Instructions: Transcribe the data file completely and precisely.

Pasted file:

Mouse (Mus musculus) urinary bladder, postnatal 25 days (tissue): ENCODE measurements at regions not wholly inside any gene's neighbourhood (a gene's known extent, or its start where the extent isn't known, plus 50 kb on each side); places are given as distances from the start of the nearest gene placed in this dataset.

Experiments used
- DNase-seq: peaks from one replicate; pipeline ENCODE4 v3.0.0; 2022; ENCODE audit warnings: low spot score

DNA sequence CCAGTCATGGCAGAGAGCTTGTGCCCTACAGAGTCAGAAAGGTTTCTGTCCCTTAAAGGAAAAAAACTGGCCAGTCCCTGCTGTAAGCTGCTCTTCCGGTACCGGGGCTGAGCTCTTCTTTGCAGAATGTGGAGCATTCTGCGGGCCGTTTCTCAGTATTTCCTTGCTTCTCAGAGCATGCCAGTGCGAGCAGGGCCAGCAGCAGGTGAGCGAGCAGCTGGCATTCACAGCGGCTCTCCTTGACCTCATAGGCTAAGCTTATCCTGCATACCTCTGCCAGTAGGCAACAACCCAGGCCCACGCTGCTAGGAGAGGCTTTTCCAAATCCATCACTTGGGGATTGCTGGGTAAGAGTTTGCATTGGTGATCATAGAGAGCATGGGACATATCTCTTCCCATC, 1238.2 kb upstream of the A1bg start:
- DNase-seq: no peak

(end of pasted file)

Mouse (Mus musculus) urinary bladder, postnatal 25 days (tissue): ENCODE measurements at regions not wholly inside any gene's neighbourhood (a gene's known extent, or its start where the extent isn't known, plus 50 kb on each side); places are given as distances from the start of the nearest gene placed in this dataset.

Experiments used
- DNase-seq: peaks from one replicate; pipeline ENCODE4 v3.0.0; 2022; ENCODE audit warnings: low spot score

DNA sequence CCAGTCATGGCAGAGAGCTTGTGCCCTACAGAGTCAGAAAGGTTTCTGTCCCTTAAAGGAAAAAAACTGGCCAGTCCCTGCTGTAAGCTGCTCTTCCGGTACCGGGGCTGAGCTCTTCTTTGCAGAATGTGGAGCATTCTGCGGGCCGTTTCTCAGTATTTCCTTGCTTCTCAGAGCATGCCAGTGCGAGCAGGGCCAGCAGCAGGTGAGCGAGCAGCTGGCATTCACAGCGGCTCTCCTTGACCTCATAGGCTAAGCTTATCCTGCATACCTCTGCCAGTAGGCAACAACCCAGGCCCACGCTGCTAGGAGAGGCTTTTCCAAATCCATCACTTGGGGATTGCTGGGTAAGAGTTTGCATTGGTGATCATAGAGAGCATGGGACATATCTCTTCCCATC, 1238.2 kb upstream of the A1bg start:
- DNase-seq: no peak